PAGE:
They go on to cite several tenets of Catholic Social Teaching as being of especial importance in the current political campaigns: subsidiarity, solidarity, and religious liberty. In conclusion they say:
To the extent that the social teachings of the Roman Catholic Church reflect truth about the human person and society, they represent a boon to our broader social life as well as a challenge for other traditions to think as deeply and responsibly about the social implications of our respective faiths. The American political scene is better off for having Catholic Social Teaching, and faithful Catholics, involved in the public square.
As we approach another round of national elections, we all should be thinking about what is best for our country. I think reading and reflecting on Rerum Novarum is one good way to get us all thinking about the principles that should be guiding our political choices, and, more generally, our lives in modern society.
If you would like to read Rerum Novarum along with me, there are two different English translations freely available on the Internet. One (which I think is the more readable of the two) may be found on the New Advent web site; the second is more widely available (although slightly less readable, in my opinion) and can be found in many places on the internet, including the Vatican web site. If you would like a free version that can be read on a mobile device or ereader, you can download in Epub or Mobi (Kindle) format from Papal Encyclicals Online.
In my next post on this subject, I’ll provide some background to set this work in context, so that we’ll have a better idea of what prompted Pope Leo to write Rerum Novarum. In later posts, I will summarize and comment on the document section by section. I must point out that I am by no means an expert on Catholic social teaching or papal encyclicals — I am simply an educated Catholic who wishes to gain a deeper knowledge and understanding of the Church’s treasury of wisdom, so that I can live a more effective witness in the world. I welcome comments, corrections, and other insight from anyone who cares to comment on Rerum Novarum, particularly those who have a more thorough knowledge and understanding than I.
If you’d like to know more about subsidiarity, a key principle in Catholic social teaching, check out this great video from CatholicVote.org.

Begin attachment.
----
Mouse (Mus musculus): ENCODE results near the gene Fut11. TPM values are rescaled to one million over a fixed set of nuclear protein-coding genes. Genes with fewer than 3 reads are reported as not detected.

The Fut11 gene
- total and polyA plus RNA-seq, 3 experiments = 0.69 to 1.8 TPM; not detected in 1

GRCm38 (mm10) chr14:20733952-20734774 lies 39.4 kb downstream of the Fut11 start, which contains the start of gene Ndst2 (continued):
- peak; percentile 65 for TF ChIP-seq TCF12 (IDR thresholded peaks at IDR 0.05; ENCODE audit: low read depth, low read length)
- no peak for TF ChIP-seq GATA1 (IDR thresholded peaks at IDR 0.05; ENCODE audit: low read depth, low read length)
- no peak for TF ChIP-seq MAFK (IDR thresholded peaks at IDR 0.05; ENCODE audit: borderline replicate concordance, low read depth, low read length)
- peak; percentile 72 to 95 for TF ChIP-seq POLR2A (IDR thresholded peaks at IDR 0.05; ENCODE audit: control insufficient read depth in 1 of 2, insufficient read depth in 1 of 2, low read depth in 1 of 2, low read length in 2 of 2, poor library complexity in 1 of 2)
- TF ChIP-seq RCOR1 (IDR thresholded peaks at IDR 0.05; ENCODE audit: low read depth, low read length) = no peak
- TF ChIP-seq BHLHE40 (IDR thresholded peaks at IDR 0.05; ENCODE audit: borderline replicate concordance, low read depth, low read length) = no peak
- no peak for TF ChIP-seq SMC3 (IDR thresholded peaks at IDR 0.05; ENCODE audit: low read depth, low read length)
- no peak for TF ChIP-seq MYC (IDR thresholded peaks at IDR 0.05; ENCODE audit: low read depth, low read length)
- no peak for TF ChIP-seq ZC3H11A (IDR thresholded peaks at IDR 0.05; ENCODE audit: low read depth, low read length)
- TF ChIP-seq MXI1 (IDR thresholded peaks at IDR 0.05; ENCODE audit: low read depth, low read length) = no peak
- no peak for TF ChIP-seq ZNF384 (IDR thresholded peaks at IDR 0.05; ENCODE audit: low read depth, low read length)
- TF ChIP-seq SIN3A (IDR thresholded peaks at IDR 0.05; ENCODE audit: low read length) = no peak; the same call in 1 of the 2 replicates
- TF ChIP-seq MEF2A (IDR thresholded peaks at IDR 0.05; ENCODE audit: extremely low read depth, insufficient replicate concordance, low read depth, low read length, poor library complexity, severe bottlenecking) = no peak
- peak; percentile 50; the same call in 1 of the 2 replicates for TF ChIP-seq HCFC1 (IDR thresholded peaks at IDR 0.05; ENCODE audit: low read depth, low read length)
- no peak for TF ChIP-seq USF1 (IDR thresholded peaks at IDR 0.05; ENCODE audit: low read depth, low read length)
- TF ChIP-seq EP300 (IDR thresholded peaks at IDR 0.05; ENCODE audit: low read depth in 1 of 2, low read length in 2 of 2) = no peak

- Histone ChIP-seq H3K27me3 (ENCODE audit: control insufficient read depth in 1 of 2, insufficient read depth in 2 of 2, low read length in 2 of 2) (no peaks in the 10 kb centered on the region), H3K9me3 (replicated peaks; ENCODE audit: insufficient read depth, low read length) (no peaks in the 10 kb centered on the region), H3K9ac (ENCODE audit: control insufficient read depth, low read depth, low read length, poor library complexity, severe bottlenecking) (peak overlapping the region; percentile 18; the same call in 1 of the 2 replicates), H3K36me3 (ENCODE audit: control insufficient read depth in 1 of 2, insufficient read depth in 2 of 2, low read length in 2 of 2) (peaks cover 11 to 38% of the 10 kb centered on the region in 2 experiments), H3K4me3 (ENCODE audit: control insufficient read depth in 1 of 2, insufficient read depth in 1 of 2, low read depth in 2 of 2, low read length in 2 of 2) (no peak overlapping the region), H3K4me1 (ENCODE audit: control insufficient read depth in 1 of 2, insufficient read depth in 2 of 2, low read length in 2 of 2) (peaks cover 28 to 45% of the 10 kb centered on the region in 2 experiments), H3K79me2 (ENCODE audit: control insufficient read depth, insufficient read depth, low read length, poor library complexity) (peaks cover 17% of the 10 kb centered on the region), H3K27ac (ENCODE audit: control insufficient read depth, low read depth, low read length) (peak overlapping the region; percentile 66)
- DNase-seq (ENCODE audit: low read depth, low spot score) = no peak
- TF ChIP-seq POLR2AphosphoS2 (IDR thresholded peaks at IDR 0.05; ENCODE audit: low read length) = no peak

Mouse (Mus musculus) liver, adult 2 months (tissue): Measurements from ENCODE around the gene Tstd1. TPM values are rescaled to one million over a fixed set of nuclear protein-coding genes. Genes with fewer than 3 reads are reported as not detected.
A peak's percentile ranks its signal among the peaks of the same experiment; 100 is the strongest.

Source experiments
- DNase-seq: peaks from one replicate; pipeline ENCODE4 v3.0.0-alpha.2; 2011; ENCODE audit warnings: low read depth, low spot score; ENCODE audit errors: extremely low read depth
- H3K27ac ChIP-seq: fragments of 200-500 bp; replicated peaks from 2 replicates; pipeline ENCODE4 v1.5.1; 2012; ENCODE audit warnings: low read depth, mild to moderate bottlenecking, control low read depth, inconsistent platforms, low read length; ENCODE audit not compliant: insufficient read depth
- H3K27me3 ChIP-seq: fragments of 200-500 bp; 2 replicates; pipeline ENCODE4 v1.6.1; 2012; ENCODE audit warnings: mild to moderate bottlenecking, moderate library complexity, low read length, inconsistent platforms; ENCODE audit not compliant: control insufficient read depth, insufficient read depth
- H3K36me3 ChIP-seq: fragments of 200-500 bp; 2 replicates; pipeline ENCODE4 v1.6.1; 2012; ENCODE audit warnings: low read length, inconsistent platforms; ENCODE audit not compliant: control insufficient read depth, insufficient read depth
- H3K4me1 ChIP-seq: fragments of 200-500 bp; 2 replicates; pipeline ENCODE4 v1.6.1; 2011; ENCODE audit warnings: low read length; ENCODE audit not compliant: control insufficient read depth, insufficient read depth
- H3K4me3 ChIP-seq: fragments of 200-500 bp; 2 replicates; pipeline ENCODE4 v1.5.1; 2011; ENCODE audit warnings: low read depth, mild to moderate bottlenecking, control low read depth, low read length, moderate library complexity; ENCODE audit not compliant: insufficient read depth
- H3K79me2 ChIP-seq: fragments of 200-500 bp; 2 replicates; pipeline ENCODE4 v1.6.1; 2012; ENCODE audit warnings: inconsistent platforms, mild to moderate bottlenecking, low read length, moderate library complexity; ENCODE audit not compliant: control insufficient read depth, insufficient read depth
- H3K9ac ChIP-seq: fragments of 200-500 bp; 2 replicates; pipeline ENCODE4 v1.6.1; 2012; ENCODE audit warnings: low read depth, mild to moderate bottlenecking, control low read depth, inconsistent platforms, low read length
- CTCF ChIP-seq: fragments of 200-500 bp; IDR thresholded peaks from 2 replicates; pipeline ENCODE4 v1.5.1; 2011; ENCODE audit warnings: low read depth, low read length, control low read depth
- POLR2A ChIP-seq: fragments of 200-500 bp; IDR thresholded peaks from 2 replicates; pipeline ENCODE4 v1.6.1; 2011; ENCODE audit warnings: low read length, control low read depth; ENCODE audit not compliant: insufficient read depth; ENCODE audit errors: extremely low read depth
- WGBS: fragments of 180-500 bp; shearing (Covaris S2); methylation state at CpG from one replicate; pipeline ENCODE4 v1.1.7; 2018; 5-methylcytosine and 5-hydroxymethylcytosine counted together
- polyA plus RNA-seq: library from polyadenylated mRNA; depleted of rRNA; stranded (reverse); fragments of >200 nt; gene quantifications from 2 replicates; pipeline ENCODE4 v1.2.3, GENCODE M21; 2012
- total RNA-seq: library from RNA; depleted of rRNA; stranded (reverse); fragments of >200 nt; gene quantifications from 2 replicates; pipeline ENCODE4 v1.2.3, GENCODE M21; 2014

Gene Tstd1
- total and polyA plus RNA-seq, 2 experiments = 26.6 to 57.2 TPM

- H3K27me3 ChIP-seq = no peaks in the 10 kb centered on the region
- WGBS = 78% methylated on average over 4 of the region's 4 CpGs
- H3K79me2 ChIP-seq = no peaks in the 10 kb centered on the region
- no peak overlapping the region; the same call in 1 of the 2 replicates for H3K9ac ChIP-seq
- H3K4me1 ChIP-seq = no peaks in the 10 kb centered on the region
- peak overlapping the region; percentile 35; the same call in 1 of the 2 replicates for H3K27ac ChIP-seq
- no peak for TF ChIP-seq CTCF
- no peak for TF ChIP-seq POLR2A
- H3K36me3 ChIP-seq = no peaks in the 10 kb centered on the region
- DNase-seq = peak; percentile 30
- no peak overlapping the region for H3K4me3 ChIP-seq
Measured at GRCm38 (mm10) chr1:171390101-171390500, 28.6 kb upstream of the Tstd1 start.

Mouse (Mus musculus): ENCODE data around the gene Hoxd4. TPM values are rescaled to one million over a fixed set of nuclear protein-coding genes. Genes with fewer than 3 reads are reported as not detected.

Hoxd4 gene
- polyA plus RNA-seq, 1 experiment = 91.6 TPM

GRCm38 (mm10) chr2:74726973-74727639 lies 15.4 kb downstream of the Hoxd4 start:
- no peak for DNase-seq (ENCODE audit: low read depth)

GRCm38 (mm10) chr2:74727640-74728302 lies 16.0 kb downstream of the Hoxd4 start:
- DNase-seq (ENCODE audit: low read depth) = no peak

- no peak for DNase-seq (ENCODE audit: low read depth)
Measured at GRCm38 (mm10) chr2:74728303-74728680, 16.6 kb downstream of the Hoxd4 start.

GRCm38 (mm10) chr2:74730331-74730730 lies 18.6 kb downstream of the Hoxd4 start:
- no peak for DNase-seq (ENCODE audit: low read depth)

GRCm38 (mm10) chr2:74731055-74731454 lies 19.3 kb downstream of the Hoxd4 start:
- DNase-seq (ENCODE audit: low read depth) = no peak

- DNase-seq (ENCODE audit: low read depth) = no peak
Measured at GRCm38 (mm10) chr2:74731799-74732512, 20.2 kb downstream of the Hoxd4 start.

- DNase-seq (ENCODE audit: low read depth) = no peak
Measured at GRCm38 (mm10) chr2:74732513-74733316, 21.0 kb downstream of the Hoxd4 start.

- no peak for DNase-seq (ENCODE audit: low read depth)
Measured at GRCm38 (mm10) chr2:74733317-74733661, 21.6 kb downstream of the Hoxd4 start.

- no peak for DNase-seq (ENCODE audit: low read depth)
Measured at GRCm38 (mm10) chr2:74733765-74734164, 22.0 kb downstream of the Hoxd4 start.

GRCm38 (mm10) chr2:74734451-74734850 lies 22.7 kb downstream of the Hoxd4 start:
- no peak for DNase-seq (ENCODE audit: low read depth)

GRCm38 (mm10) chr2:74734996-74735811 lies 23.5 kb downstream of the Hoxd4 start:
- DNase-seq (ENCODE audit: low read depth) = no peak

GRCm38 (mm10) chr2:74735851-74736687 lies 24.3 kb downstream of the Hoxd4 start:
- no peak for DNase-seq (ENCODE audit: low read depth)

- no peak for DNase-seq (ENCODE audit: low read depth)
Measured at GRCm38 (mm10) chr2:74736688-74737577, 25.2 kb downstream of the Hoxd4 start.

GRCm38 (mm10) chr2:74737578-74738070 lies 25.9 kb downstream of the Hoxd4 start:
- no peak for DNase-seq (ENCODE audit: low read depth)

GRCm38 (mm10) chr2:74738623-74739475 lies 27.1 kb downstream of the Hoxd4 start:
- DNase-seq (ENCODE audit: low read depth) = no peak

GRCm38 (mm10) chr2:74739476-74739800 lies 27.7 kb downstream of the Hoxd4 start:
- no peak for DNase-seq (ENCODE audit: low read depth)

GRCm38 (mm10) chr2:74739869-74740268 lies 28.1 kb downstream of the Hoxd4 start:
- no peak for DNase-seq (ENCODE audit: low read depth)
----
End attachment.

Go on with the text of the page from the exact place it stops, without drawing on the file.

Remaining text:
©2015 Lisa A. Nicholas
|No, thanks, Dave, I’d rather rely on
Catholic Social Teaching for guidance.
Environmental concerns often reveal the deep divide between the Catholic worldview and the view of those who fail to recognize any inherent dignity or transcendent value of human life (often privileging the needs and “rights” of animals, and even plants, over those of humankind). The resulting politicization of such concerns often obscures the moral principles at stake.
This recent article in Our Sunday Visitor addresses the moral conundrum in “fracking” (hydraulic fracturing) to extract natural gas from shale deposits, something occurring all over the U.S. these days (in my part of north Texas, for instance). It cites several Catholic dioceses that have gotten involved in the fracking debate:
“Our responsibility is to care for the ecology of the earth,” said Bishop Jeffrey Monforton, whose Steubenville, Ohio, diocese lies in the midst of Ohio’s fracking boom. “In any participation by the Diocese of Steubenville in the leasing of land for natural gas or oil exploration, care for the ecology of the earth is a benchmark concern.”
Bishop Montforton goes on to point out that there are social, as well as environmental, concerns to be taken into account, and states that he takes guidance from a 1981 document produced by the U. S. Council of Catholic Bishops on “the moral dimensions of energy policy.”
Fr. Ron Lengwin of the Diocese of Pittsburgh says his diocese relies on principles enunciated in Pope Benedict XVI’s encyclical, Caritas in Veritate (“Charity in Truth”).
In the encyclical, Pope Benedict XVI called the environment “God’s gift to everyone” that entailed a responsibility “towards the poor, towards future generations and towards humanity as a whole” (No. 48). The pope stated that the environment can be used “responsibly to satisfy our legitimate needs, material or otherwise, while respecting the intrinsic balance of creation” (ibid).
Aside from environmental questions, other kinds of problems can arise when a fracking operation moves into a community, as a representative of the North Dakota Catholic conference notes: